Welcome to the Department of Humanities
In the Humanities Department at SFU, students read and study the great texts of Western and Eastern civilizations from Ancient Greece to Modern Germany, from Taoism to Christianity, from the Italian fresco to Chinese film.
Humanities courses appeal to students who are curious about many diverse areas such as classical and medieval studies, modern thought and culture, Renaissance humanism, and eastern and western religions.
Crossing disciplinary boundaries, students will learn to pose questions and address concerns central to understanding the human condition.
- The Faculty of Arts and Social Sciences has profiled our esteemed emirta professor, Dr. Kathy Mezei. We are naturally very proud of her and her extensive body of academic work.
- Humanities alumna Layli Antinuk has carved out a career as a lawyer in the beautiful Czech Republic--have a look at her profile here to answer that age-old question of what someone can do with a Humanities degree!
The Faculty of Arts and Social Science's website is hosting a feature on Humanities 101W, Introduction to the Humanities. Associate Professor Samir Gandesha explains how the course uses great texts to delve into the question, “what does it mean to be a human being?” Watch his thoughtful explanation here.
Yang Tang successfully defended her MA thesis entitled, "Between Fantasy and Reality: Time-Travel Romance and Media Fandom in Chinese Cyberspace" on May 1st, 2014. We would like to congratulate her on her stellar insight into a truly innovative topic and approach that drew on her status as a fan and scholar.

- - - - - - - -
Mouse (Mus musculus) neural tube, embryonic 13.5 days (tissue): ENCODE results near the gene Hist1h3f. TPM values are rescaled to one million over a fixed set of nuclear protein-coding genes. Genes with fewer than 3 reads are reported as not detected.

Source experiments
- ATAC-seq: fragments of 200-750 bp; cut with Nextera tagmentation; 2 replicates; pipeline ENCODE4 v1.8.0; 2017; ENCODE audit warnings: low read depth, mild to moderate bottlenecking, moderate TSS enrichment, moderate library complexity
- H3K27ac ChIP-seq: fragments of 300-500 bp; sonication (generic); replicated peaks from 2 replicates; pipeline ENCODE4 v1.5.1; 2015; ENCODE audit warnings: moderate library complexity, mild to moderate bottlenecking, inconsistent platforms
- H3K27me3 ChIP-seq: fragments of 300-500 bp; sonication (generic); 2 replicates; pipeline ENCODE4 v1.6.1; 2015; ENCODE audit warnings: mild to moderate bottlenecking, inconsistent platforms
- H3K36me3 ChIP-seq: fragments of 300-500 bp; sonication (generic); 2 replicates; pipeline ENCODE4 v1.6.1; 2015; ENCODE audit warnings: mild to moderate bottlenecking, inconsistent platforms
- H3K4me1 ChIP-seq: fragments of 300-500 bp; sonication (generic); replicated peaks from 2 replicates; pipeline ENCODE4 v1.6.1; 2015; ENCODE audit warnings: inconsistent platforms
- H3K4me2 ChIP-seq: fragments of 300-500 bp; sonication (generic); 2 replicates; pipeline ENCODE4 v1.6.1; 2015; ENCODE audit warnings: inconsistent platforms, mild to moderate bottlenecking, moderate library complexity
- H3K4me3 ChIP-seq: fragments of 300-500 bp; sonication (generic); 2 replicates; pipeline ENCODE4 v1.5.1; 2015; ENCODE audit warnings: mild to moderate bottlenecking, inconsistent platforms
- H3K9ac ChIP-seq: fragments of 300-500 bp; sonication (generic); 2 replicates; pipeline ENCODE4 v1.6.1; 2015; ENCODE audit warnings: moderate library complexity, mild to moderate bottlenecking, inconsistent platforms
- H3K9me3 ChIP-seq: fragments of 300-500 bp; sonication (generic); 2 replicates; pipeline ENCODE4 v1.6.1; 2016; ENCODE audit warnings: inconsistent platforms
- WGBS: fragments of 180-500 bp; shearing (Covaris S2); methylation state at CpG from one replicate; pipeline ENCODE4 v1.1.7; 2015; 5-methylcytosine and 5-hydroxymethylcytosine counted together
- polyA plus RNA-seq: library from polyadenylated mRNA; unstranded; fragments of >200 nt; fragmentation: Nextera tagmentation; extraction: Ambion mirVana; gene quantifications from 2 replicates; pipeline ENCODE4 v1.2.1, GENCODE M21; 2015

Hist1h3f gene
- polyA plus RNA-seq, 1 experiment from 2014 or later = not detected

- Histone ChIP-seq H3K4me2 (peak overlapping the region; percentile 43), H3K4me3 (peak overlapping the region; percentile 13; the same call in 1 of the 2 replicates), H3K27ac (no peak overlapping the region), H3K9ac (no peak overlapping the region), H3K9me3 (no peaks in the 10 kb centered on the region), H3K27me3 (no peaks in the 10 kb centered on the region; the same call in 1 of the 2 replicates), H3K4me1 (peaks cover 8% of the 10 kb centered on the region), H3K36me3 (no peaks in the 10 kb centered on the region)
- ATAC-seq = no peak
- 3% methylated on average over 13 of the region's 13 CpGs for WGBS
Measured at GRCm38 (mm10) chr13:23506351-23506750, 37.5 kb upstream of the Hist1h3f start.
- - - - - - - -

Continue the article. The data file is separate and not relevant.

Humanities alumni Paul Hiebert describes his rich experience in the department and the path he followed as a result. Read his story here.
- July 17-19th, the Institute for the Humanities, in cooperation with UBC and Douglas College’s Department of Philosophy, will host a major international conference on critical theory. The Frankfurt School: The Critique of Capitalist Culture will bring together scholars, artists, activists and students to critically examine the internal contradictions of capitalist society and their effects on culture as a whole. Keynote speakers include Andrew Feenberg, Simon Fraser University, Deborah Cook, University of Windsor, and Martin Jay, University of California, Berkley. The conference is free to the public. A detailed schedule will be posted when it becomes available. Further information can be found on here.
- The Institute for the Humanities will host the annual conference of the Canadian Society for Continental Philosophy, October 2-4th, 2014. This year’s keynote speakers are Bruce Baugh (Thompson Rivers University), Howard Caygill (Kingston University), Sean Kirkland (DePaul University), Kym Maclaren (Ryerson University), and Talia Welsh (University of Tennessee Chattanooga). Information about membership and events can be found on the CSCP website. The deadline to submit papers is June 1st, 2014 and is available in PDF format here.